I used to dislike making pie crusts, because my all-butter crusts were difficult to roll out. I thought that if I added additional flour while rolling, they would bake up hard and inflexible. So I would roll them between two sheets of plastic wrap. It works, but it's environmentally bad and makes frequent wrinkles in the crust, as if the crust had a bad case of pillow face.
So last year I learned to just throw a handful of flour on the crust. Et voila. It doesn't stick and it isn't tough. I also roll out the crust on a Sil-Pat, which I think is worth its weight in gold.
Mixed berry pie can be anything you have. Most summer berries are low in pectin, so you'll want to consider grating a peeled granny smith apple into the pie. The apple disappears, and the added pectin helps the pie gel up properly. (Unless you got started later than you thought and the kids are in their jammies already and you just have to serve dessert when its still warm. The pie will run everywhere, but you won't mind because it's warm berry pie.)
THE CRUST (Make Two)
1/2 Cup + 2 TBSPs All Purpose Flour
1/2 Cup Whole Wheat Pastry Flour
1 Stick Unsalted Butter cut into 10 pieces
Ice water standing ready
Put both flours and the butter pieces into the food processor and process until coarse like wet gravel. With processor running, drizzle 3 tablespoons of water into the processor and watch the dough. When it (soon) begins to ball together, stop processor. Pinch the dough in one spot to make sure it comes together. If everything looks too dry, you could add a few drips of water and process again.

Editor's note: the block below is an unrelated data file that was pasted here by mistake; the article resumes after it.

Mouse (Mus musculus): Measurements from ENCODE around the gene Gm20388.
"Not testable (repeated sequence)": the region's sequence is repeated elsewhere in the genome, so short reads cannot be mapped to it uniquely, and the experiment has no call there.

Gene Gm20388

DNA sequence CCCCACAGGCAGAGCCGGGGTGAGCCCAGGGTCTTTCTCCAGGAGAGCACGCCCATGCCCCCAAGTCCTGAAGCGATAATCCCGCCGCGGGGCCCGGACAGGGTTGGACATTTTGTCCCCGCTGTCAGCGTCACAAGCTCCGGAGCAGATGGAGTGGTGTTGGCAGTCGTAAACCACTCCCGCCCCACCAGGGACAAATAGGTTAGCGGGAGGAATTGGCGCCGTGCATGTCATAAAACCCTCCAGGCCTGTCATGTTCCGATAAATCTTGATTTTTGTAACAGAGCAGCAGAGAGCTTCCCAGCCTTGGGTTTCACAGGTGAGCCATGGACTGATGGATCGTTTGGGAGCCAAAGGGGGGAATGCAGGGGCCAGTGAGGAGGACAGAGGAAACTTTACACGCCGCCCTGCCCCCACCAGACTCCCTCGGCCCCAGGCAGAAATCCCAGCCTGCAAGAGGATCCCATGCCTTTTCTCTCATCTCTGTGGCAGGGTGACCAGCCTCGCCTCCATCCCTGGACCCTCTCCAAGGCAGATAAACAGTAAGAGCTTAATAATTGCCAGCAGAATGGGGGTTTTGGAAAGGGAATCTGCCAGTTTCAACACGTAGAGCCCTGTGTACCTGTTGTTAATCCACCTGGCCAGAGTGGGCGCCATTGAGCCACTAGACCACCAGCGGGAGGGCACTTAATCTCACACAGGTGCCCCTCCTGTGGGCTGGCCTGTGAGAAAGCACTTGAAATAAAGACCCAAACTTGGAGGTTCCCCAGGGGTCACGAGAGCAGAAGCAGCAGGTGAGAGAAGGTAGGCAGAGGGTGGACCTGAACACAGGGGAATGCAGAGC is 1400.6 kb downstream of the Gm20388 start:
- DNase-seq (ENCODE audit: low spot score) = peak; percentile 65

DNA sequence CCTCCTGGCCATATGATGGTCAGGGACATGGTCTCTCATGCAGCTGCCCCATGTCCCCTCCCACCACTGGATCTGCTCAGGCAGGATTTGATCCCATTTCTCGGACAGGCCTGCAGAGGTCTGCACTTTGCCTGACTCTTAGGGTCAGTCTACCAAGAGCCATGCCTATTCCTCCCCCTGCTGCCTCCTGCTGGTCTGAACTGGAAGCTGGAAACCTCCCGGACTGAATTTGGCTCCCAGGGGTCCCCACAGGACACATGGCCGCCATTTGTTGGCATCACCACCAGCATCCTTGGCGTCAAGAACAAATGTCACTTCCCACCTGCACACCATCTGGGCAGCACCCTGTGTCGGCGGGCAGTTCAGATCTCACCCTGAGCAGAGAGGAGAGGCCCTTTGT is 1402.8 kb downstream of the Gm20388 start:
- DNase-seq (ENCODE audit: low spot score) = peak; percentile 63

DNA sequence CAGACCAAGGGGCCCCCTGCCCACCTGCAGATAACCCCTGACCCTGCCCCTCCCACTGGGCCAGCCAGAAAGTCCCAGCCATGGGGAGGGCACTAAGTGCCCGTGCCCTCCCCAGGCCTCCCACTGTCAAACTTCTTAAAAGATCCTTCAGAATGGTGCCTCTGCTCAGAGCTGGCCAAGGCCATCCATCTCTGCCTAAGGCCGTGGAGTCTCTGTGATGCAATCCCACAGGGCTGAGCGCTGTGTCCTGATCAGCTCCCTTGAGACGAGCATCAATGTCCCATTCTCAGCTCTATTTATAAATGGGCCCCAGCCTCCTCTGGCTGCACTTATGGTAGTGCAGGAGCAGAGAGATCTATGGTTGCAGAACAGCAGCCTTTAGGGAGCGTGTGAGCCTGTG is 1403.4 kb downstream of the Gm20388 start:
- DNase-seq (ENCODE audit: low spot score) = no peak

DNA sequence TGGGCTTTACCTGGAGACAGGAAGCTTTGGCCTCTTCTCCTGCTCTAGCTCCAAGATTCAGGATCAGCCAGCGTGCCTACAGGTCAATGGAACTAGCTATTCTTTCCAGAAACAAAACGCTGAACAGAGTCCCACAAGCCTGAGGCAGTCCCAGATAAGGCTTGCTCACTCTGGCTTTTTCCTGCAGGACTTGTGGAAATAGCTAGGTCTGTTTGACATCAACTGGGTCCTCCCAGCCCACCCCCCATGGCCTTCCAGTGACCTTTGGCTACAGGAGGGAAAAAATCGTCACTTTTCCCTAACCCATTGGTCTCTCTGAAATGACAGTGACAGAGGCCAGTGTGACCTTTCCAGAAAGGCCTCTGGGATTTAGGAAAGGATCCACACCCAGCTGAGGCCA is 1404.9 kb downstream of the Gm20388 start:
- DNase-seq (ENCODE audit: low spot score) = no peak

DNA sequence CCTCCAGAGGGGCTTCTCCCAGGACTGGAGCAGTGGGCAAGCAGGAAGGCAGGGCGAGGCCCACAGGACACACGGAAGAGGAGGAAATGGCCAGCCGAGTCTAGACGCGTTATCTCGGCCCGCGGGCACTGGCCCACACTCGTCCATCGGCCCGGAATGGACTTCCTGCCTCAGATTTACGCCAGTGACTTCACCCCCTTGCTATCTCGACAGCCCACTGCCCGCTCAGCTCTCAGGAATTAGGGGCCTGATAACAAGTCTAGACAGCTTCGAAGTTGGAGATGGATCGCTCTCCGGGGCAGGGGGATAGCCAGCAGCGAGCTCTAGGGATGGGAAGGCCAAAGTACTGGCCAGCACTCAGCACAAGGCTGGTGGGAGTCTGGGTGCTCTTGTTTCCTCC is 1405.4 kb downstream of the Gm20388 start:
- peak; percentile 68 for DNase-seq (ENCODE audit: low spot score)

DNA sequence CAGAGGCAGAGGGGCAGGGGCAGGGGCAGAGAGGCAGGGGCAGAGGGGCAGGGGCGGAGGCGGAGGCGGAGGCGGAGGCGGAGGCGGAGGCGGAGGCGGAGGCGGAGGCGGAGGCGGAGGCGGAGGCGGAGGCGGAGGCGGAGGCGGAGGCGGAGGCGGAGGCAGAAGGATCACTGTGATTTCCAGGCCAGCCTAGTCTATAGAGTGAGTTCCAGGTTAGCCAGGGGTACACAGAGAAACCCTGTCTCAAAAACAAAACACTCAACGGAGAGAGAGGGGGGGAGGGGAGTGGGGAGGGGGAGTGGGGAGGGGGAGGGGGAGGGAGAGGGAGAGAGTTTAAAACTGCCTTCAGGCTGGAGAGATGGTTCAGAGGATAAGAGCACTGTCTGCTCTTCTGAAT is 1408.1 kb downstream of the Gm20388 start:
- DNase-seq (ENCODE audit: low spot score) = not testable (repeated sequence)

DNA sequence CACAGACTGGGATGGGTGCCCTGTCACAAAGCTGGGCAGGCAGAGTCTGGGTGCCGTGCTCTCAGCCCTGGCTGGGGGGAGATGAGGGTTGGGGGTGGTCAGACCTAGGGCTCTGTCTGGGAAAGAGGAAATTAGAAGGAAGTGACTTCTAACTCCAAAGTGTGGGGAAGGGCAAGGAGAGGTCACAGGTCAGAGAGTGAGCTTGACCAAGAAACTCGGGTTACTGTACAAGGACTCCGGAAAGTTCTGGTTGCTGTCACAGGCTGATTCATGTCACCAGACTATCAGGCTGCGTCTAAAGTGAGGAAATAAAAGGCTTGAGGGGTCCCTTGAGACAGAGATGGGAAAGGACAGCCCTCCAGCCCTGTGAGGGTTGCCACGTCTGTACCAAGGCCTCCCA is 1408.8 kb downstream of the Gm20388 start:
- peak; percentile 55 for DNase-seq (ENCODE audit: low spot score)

Dump dough onto the silpat and gather into a ball. Refrigerate for 1/2 hour. Repeat for second crust. Preheat the oven to 450.
5 cups berries, washed dried and stems removed
1 apple, peeled and grated
1/2 cup sugar, or more to taste
1 tablespoon lemon juice
Combine berries with apple, sugar and lemon juice. Toss lightly with wooden spoon.
Remove dough from the refrigerator. Flour the sil-pat and your rolling pin liberally. Roll out the first crust, then drape it into the bottom of your pie dish. Pour the prepared fruit into the crust.
Roll out the second crust and drape it on top. Crimp edges, then cut six slits in the top crust which will allow the steam to escape as the fruit cooks.
Bake for 10 minutes. Reduce the heat to 350 and continue to bake for 45 minutes or until the fruit juices can be heard to bubble rapidly and the pie has turned golden brown.
Cool completely. (Even if people beg.)